Direct download (8 more)  
     
    My bibliography  
     
    Export citation  
  37. Jayandra Soni (1989). Philosophical Anthropology in Śaiva Siddhānta: With Special Reference to Śivāgrayogin. Motilal Banarsidass Publishers.score: 24.0
    CHAPTER Introduction Some basic questions in philosophical anthropology The question whether there is indeed a concern in Indian thought of what comes under ...
    Direct download  
     
    My bibliography  
     
    Export citation  
  38. Eric Lawrence Gans (1993). Originary Thinking: Elements of Generative Anthropology. Stanford University Press.score: 24.0
    Originary Thinking deals with generative anthropology, a radically new conception of human science founded on the hypothesis that humanity emerged in a communal event in which intraspecific violence was deferred by the production of a linguistic sign. The author pursues in the areas of religion, ethics, philosophy of language, theory of discourse, and aesthetics, the exploration begun in his The Origin of Language (1981) and continued in The End of Culture (1985) and Science and Faith (1990). The present volume (...)
    Direct download  
     
    My bibliography  
     
    Export citation  
  39. Immanuel Kant (2012). Lectures on Anthropology. Cambridge University Press.score: 24.0
    Kant was one of the inventors of anthropology, and his lectures on anthropology were the most popular and among the most frequently given of his lecture courses. This volume contains the first translation of selections from student transcriptions of the lectures between 1772 and 1789, prior to the published version, Anthropology from a Pragmatic Point of View (1798), which Kant edited himself at the end of his teaching career. The two most extensive texts, Anthropology Friedländer (1772) (...)
    Direct download  
     
    My bibliography  
     
    Export citation  
  40. Keith Stenning (2012). To Naturalize or Not to Naturalize? An Issue for Cognitive Science as Well as Anthropology. Topics in Cognitive Science 4 (3):413-419.score: 24.0
    Several of Beller, Bender, and Medin’s (2012) issues are as relevant within cognitive science as between it and anthropology. Knowledge-rich human mental processes impose hermeneutic tasks, both on subjects and researchers. Psychology's current philosophy of science is ill suited to analyzing these: Its demand for ‘‘stimulus control’’ needs to give way to ‘‘negotiation of mutual interpretation.’’ Cognitive science has ways to address these issues, as does anthropology. An example from my own work is about how defeasible logics are (...)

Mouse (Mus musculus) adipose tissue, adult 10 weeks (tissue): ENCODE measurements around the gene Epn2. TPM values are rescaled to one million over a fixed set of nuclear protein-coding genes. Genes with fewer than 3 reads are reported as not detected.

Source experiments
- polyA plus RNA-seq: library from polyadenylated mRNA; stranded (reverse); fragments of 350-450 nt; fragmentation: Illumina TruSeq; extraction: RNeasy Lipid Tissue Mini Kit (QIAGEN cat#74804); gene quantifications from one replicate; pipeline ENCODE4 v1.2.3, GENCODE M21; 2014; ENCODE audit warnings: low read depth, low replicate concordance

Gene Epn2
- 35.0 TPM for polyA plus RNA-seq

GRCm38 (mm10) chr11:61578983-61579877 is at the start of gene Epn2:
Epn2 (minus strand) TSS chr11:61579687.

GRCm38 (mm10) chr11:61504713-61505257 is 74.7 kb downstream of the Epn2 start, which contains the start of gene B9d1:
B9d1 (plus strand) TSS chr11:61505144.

Direct download (8 more)  
     
    My bibliography  
     
    Export citation  
  41. Richard A. Shweder (2012). Anthropology's Disenchantment With the Cognitive Revolution1. Topics in Cognitive Science 4 (3):354-361.score: 24.0
    Beller, Bender, and Medin should be congratulated for their generous attempt at expressive academic therapy for troubled interdisciplinary relationships. In this essay, I suggest that a negative answer to the central question (“Should anthropology be part of cognitive science?”) is not necessarily distressing, that in retrospect the breakup seems fairly predictable, and that disenchantment with the cognitive revolution is nothing new.
    Direct download (6 more)  
     
    My bibliography  
     
    Export citation  
  42. Sheila Faith Weiss (2006). Human Genetics and Politics as Mutually Beneficial Resources: The Case of the Kaiser Wilhelm Institute for Anthropology, Human Heredity and Eugenics During the Third Reich. [REVIEW] Journal of the History of Biology 39 (1):41 - 88.score: 24.0
    This essay analyzes one of Germany's former premier research institutions for biomedical research, the Kaiser Wilhelm Institute for Anthropology, Human Heredity and Eugenics (KWIA) as a test case for the way in which politics and human heredity served as resources for each other during the Third Reich. Examining the KWIA from this perspective brings us a step closer to answering the questions at the heart of most recent scholarship concerning the biomedical community under the swastika: (1) How do we (...)
    Direct download (5 more)  
     
    My bibliography  
     
    Export citation  
  43. Michael Jackson (2013). Lifeworlds: Essays in Existential Anthropology. The University of Chicago Press.score: 24.0
    The scope of existential anthropology -- How to do things with stones -- Knowledge of the body -- The migration of a name: Alexander in Africa -- The man who could turn into an elephant -- Custom and conflict in Sierra Leone: an essay on anarchy -- Migrant imaginaries: with Sewa Koroma in southeast London -- The stories that shadow us -- Foreign and familiar bodies: a phenomenological exploration of the human-technology interface -- The prose of suffering -- On (...)
    Direct download  
     
    My bibliography  
     
    Export citation  
  44. Marianne Sommer (2008). History in the Gene: Negotiations Between Molecular and Organismal Anthropology. [REVIEW] Journal of the History of Biology 41 (3):473 - 528.score: 24.0